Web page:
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# Banks and Prime Factorisation

Can you find the prime factors of 14? 7 x 2 right? EASY! What about 1159? a little more difficult 19 x 61. Okay so, do you think you could solve the prime factors of a number 100 characters long? No? As you've gathered, it is very difficult.

Doing a multiplication is easy though! You could multiply two primes together using a calculator for example 7 x 6 = 42, but if you were to give 42 to someone and asked them to find the prime factors, they would find it more difficult. If the primes are large enough, the problem would become exponentially more difficult and the person will certainly give up.

Believe it or not, this is how your bank secures every transaction you make, how NASA can control probes on distant planets, how power stations can protect against hackers switching off power, how governments secure classified documents from the public. It all relies on the complexity of large prime factorisation.

In Cryptography, this is known as a one way function, which means, without the key, it can take a while to crack the lock. Using two primes that are 50 characters long will take a computer about a week to crack. 100 characters would take about a year, and so banks rely on primes of around 1000 digits long being multiplied together to protect your money.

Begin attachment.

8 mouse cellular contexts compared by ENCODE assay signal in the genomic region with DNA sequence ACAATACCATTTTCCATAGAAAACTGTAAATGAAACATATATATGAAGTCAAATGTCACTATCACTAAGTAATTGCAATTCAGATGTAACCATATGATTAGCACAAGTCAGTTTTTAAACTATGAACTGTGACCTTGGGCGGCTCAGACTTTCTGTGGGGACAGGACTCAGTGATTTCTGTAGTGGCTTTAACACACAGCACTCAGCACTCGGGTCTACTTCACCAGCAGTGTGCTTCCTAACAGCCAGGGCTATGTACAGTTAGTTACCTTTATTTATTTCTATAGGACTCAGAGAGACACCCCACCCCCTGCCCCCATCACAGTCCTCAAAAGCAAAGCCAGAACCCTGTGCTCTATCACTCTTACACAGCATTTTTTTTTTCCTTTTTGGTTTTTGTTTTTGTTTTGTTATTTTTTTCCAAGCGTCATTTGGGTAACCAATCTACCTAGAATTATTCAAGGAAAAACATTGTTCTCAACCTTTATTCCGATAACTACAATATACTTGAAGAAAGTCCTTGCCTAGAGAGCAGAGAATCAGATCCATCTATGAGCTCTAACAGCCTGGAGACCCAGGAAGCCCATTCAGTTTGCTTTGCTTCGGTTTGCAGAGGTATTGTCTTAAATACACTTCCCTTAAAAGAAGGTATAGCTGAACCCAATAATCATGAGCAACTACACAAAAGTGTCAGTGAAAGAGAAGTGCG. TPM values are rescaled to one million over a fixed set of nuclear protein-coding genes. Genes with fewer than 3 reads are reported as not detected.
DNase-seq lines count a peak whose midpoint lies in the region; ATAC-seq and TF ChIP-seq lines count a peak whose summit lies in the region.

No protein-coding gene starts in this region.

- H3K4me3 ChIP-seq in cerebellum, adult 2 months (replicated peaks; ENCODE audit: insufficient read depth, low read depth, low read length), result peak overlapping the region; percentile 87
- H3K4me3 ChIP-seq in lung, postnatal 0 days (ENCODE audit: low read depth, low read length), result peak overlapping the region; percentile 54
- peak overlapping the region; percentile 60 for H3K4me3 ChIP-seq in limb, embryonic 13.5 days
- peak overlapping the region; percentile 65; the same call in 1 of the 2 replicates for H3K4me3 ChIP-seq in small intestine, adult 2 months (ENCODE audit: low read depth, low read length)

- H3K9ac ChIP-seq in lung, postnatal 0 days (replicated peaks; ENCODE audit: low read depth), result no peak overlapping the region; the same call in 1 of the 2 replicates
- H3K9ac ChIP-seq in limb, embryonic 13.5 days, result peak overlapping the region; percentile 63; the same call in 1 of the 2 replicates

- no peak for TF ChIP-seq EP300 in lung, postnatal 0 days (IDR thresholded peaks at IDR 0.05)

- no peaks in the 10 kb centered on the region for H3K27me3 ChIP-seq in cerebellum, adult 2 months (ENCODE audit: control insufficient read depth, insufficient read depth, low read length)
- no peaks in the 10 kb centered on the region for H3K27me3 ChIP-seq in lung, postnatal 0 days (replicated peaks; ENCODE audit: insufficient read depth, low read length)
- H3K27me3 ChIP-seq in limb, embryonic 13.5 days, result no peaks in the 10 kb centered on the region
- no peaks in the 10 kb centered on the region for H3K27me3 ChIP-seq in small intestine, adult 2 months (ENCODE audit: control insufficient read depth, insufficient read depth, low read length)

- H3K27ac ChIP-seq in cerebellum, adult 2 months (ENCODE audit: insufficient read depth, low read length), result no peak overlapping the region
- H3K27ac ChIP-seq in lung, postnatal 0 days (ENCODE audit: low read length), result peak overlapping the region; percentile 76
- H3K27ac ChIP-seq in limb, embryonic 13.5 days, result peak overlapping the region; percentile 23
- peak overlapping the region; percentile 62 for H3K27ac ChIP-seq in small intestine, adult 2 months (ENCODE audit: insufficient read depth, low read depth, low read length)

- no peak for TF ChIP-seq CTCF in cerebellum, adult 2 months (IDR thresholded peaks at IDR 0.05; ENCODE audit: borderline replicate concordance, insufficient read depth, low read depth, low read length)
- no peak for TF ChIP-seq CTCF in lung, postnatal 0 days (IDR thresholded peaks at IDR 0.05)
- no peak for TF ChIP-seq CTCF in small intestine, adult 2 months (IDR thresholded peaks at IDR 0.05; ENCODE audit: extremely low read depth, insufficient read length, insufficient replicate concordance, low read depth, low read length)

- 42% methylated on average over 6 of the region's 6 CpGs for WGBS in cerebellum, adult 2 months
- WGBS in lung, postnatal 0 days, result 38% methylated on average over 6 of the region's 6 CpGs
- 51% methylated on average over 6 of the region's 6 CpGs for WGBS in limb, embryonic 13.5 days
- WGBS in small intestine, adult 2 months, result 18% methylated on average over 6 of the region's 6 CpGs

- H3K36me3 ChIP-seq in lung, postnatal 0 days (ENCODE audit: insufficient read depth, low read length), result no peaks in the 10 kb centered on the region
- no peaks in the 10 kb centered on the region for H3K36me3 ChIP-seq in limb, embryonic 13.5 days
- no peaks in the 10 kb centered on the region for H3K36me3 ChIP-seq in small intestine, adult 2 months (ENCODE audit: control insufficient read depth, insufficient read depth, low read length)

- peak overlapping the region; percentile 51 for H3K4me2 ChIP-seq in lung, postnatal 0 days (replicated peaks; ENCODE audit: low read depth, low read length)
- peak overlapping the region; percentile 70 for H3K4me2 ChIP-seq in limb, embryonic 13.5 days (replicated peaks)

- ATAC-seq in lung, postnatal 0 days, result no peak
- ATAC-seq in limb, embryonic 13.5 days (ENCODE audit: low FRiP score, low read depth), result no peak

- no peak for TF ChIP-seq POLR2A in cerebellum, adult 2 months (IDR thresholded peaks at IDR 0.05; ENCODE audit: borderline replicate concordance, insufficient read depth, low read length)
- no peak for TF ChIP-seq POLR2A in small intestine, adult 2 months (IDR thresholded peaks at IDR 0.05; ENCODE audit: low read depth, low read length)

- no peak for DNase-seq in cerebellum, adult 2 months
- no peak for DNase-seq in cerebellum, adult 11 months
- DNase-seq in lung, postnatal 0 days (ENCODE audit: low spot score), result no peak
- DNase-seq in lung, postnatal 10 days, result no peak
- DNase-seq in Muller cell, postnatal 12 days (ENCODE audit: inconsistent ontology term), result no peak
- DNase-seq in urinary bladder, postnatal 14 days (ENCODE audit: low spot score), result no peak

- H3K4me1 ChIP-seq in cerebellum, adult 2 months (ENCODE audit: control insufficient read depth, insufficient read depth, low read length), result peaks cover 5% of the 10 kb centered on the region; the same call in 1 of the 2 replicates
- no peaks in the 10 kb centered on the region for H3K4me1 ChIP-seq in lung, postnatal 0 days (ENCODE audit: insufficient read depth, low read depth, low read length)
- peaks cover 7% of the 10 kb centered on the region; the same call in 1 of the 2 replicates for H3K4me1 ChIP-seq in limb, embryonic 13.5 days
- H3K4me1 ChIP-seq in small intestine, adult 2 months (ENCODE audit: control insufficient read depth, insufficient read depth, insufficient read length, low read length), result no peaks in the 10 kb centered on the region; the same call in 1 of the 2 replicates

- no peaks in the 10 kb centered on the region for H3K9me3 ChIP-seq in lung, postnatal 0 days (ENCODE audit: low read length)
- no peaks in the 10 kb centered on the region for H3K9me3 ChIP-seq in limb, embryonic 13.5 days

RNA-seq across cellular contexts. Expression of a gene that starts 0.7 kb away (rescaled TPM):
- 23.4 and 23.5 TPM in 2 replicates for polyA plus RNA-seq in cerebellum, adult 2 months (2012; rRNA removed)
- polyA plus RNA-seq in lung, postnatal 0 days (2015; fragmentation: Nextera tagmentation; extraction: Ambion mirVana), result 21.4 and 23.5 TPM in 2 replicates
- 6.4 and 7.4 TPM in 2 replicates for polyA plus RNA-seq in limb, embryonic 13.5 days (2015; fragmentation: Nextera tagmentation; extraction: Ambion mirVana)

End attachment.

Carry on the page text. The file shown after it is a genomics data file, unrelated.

It could take a lifetime to crack a password using large enough primes using your desktop. Can you imagine if 80 years on, the user changed the password? Most banks however, change their password daily, or even hourly, so cracking them is close to impossible.

Note by Jack Barker
2 years ago

## Comments

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These notes are really nice! I really think that you should write a wiki on such stuff . · 2 years ago

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Lovely post! BTW, the prime factorisation of 6916 is 2 * 2 * 7 * 13 * 19 · 11 months, 2 weeks ago

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@Calvin Lin sir

Is it a thumbs up from you for writing a wiki on Hacking and Cryptography ? I'll post questions on it , if you want . But it's up to you sir .

Thanks :) · 2 years ago

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Yes, that would be great! We can add them into the CS maps (which are still quite empty) Staff · 2 years ago

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Thanks sir :) I'll start thinking up some nice questions and stuff for the wiki . · 2 years ago

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